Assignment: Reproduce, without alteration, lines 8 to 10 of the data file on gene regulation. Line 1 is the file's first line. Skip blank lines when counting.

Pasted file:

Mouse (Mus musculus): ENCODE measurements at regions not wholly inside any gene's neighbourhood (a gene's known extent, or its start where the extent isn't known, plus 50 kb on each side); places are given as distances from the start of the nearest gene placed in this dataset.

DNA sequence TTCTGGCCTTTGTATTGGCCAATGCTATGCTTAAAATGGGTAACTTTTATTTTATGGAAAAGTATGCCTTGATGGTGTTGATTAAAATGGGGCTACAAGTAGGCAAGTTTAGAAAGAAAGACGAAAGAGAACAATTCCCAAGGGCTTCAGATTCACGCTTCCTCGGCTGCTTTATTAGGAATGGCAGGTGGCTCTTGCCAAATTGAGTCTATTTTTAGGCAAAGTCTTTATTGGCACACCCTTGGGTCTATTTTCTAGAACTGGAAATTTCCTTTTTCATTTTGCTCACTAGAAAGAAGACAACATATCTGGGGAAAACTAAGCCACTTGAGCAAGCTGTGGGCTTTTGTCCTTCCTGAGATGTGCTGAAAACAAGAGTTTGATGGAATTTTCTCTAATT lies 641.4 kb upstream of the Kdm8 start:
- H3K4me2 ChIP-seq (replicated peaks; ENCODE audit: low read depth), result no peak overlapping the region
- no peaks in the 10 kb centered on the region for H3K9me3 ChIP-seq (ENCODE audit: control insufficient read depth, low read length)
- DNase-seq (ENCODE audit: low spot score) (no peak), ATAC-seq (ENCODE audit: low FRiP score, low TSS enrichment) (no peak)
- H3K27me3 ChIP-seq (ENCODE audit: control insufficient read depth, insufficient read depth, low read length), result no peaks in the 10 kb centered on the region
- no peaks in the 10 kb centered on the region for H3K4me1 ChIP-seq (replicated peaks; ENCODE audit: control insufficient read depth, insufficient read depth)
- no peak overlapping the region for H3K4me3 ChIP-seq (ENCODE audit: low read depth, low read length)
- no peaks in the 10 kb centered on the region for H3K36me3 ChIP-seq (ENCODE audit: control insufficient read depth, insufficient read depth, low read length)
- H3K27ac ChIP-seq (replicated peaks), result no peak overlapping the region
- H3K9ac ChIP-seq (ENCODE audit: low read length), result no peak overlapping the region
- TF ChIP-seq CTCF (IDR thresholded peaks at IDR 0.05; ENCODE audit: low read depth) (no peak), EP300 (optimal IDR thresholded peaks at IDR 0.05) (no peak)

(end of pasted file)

- no peak overlapping the region for H3K4me3 ChIP-seq (ENCODE audit: low read depth, low read length)
- no peaks in the 10 kb centered on the region for H3K36me3 ChIP-seq (ENCODE audit: control insufficient read depth, insufficient read depth, low read length)
- H3K27ac ChIP-seq (replicated peaks), result no peak overlapping the region